Officer Santon faces possible discipline after woman prisoner found unresponsive

Tisbury Police are asking for the public's help. -File photo

A 25-year member of the Tisbury Police Department is on paid administrative leave and facing a disciplinary hearing in an incident that involved a female prisoner nearly choking herself to death, according to town officials and court records.

Mark Santon, 54, is under investigation, and will be the subject of a disciplinary hearing before the board of selectmen sometime this month, Jay Grande, the town administrator, said Thursday.

Mr. Grande and Police Chief Dan Hanavan declined to comment, citing the ongoing investigation.

According to court records, which include a police report written by Officer Santon, he was taking the 41-year-old Brazilian to Dukes County Jail. While Officer Stanton was in the jail talking with the sheriff’s deputy, the woman allegedly wiggled out of one handcuff, and when he went back to his cruiser, he “observed that the hood cord from the sweatshirt that [the woman] was wearing was tightly wrapped around her neck twice, and tied off with a knot.”

The woman was “slumped over to her right, and her torso was being held from falling out of the car by the seat belt,” the report states.

The police report does not give a definitive amount of time that Officer Stanton left the woman alone in the back of the cruiser. It describes a deputy entering the booking room “within a few minutes,” at which time Officer Stanton returned to the cruiser with a deputy to find the woman.

The woman was described as unresponsive to the deputy’s “shouts, and shaking” of her shoulders, the report states. At the time the woman had no pulse.

Officer Santon cut the cord with a knife, the report states, and called emergency medical services. Before they arrived, the woman was lifted out of the car and a pulse was detected. The woman “took a deep gasp and then began vomiting frothy mucus.”

Attempts to reach Officer Santon were unsuccessful. The Times went to his Tisbury home and left a reporter’s card with a woman who answered the door Friday.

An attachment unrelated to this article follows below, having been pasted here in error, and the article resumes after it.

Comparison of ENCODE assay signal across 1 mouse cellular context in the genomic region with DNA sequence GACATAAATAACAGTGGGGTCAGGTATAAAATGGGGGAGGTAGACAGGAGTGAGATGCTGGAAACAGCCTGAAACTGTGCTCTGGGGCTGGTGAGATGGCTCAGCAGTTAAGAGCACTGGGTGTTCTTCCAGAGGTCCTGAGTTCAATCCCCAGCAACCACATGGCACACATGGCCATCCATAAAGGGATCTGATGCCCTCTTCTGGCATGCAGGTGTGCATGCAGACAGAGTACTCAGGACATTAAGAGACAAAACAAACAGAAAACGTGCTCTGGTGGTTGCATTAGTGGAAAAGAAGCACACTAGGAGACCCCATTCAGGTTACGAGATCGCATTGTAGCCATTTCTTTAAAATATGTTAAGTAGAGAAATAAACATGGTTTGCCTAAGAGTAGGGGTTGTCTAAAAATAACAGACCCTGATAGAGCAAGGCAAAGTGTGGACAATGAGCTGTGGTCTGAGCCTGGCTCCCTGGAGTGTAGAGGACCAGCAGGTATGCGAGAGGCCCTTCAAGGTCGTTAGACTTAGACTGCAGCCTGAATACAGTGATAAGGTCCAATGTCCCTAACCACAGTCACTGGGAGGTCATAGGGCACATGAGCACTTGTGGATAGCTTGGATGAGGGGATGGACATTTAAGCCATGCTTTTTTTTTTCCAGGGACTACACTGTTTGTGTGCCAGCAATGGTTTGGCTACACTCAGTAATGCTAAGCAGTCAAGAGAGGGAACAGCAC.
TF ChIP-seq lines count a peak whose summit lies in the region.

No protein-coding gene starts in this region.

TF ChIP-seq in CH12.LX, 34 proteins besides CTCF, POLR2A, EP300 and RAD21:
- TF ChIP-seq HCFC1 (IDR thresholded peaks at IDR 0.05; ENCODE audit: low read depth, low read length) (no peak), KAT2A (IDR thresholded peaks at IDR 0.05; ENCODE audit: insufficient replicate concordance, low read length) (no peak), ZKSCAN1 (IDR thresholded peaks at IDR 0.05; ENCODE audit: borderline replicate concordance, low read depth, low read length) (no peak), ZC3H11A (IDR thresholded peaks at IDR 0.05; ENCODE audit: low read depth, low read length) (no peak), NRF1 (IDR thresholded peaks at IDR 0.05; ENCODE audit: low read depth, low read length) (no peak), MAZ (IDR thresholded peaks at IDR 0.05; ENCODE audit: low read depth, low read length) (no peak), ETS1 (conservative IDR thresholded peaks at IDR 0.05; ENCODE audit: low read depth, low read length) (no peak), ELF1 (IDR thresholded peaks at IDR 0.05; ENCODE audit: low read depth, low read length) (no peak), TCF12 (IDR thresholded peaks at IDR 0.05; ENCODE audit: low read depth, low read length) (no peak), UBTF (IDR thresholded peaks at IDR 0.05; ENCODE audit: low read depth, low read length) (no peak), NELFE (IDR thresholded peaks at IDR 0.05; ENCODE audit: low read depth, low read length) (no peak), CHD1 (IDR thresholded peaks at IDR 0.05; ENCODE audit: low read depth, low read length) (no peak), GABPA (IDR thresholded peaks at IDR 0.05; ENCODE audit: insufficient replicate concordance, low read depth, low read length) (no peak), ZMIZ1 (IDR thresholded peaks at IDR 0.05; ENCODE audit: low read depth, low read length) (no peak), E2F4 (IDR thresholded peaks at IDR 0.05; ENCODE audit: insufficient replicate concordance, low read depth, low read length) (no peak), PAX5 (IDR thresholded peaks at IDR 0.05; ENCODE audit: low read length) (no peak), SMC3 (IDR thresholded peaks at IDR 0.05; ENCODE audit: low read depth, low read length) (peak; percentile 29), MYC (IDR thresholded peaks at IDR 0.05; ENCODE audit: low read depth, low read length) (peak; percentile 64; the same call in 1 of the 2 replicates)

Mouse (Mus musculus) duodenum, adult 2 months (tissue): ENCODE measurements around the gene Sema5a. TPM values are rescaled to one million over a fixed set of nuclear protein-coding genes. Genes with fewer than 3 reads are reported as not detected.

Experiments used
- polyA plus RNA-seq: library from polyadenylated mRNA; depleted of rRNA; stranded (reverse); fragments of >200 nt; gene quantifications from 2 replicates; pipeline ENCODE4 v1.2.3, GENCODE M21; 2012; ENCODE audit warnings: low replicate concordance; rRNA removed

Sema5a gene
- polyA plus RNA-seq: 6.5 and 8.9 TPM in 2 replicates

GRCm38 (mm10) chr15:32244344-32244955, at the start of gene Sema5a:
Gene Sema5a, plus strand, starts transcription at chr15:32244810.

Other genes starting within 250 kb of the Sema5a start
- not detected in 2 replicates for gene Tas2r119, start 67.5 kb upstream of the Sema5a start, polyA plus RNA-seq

His attorney, Bryan Decker, did not immediately return a call seeking comment.

The woman had been arrested and charged with unlicensed operation of a motor vehicle and failure to use care in backing up, the report states. She had allegedly been involved in a motor vehicle crash near the Steamship Authority terminal on Water Street, according to the report.

Officer Santon issued a citation to the woman in the emergency room, the report states.

A call to the woman’s cell phone was not immediately returned.

Officer Santon has been on paid leave for about 10 weeks from his $83,928-per-year position, according to town officials. Officers are routinely put on paid leave during an investigation so that a police department can conduct its investigation.

The Times requested the police department’s internal investigation report, but Mr. Grande said that won’t be available until after the hearing.

Because that hearing involves discussion of “reputation, character,” and possible discipline, the state’s Open Meeting Law allows the session to be held in executive session. Officer Santon will have to be notified at least 48 hours before the hearing, and it is up to him whether the session will be in open or closed session, according to the Attorney General’s website.

In his absence from the department, Chief Hanavan said, special police officers are being used to fill in. He could not immediately say how much that is costing the department, but said the rate of pay is less than a full-time officer receives.

Cameron Machell contributed to this report.